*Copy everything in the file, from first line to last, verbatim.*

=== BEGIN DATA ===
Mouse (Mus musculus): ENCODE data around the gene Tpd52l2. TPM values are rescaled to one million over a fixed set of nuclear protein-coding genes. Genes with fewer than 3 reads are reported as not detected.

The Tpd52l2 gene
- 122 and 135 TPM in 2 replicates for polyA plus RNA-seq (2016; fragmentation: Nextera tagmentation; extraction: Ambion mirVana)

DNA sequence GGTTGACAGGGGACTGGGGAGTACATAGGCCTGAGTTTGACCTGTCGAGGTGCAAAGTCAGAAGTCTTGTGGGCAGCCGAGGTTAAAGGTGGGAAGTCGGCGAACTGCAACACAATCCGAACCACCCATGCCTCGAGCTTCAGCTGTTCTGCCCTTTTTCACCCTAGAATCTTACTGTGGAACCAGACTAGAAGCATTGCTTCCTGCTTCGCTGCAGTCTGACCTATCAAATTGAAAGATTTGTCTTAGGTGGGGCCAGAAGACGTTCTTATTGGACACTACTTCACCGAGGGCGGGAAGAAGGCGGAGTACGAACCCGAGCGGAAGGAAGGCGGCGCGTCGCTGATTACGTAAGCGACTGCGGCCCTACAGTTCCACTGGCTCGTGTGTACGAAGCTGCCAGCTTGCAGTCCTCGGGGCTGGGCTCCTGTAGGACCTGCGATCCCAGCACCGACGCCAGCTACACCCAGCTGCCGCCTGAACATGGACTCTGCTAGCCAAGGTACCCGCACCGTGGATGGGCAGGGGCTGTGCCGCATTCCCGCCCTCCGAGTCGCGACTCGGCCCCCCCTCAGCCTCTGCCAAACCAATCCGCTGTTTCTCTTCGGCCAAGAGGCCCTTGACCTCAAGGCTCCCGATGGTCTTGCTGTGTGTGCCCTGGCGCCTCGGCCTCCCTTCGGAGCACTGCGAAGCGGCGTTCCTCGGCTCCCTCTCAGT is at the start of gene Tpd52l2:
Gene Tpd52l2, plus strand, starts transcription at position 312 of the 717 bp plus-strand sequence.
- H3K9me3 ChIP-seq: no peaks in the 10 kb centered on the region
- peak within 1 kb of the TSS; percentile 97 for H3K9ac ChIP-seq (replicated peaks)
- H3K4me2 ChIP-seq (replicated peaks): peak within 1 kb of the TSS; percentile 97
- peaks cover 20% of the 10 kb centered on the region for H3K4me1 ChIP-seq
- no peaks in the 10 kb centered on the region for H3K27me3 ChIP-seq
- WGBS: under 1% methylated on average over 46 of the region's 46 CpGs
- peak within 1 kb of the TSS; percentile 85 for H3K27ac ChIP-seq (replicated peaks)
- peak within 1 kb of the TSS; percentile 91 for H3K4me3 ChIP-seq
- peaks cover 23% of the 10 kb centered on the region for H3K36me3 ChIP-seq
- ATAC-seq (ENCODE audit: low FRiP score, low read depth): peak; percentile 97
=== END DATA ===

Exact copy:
Mouse (Mus musculus): ENCODE data around the gene Tpd52l2. TPM values are rescaled to one million over a fixed set of nuclear protein-coding genes. Genes with fewer than 3 reads are reported as not detected.

The Tpd52l2 gene
- 122 and 135 TPM in 2 replicates for polyA plus RNA-seq (2016; fragmentation: Nextera tagmentation; extraction: Ambion mirVana)

DNA sequence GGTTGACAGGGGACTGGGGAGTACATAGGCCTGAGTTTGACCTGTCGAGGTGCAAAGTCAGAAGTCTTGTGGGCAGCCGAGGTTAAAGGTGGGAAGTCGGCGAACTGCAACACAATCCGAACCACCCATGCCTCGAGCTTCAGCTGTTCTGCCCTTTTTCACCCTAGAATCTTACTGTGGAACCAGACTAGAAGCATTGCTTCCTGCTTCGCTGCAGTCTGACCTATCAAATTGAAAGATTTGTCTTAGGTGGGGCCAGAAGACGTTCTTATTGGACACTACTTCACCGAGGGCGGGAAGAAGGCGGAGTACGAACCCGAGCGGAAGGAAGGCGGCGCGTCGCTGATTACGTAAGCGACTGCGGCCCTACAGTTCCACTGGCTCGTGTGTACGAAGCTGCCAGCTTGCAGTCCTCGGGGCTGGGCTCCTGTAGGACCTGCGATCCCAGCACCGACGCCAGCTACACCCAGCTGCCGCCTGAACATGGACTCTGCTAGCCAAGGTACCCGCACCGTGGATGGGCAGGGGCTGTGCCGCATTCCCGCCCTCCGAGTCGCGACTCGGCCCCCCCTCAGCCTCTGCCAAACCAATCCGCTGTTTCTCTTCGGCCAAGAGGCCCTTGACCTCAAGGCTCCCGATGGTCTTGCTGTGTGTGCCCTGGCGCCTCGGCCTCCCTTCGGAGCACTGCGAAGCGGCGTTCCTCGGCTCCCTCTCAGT is at the start of gene Tpd52l2:
Gene Tpd52l2, plus strand, starts transcription at position 312 of the 717 bp plus-strand sequence.
- H3K9me3 ChIP-seq: no peaks in the 10 kb centered on the region
- peak within 1 kb of the TSS; percentile 97 for H3K9ac ChIP-seq (replicated peaks)
- H3K4me2 ChIP-seq (replicated peaks): peak within 1 kb of the TSS; percentile 97
- peaks cover 20% of the 10 kb centered on the region for H3K4me1 ChIP-seq
- no peaks in the 10 kb centered on the region for H3K27me3 ChIP-seq
- WGBS: under 1% methylated on average over 46 of the region's 46 CpGs
- peak within 1 kb of the TSS; percentile 85 for H3K27ac ChIP-seq (replicated peaks)
- peak within 1 kb of the TSS; percentile 91 for H3K4me3 ChIP-seq
- peaks cover 23% of the 10 kb centered on the region for H3K36me3 ChIP-seq
- ATAC-seq (ENCODE audit: low FRiP score, low read depth): peak; percentile 97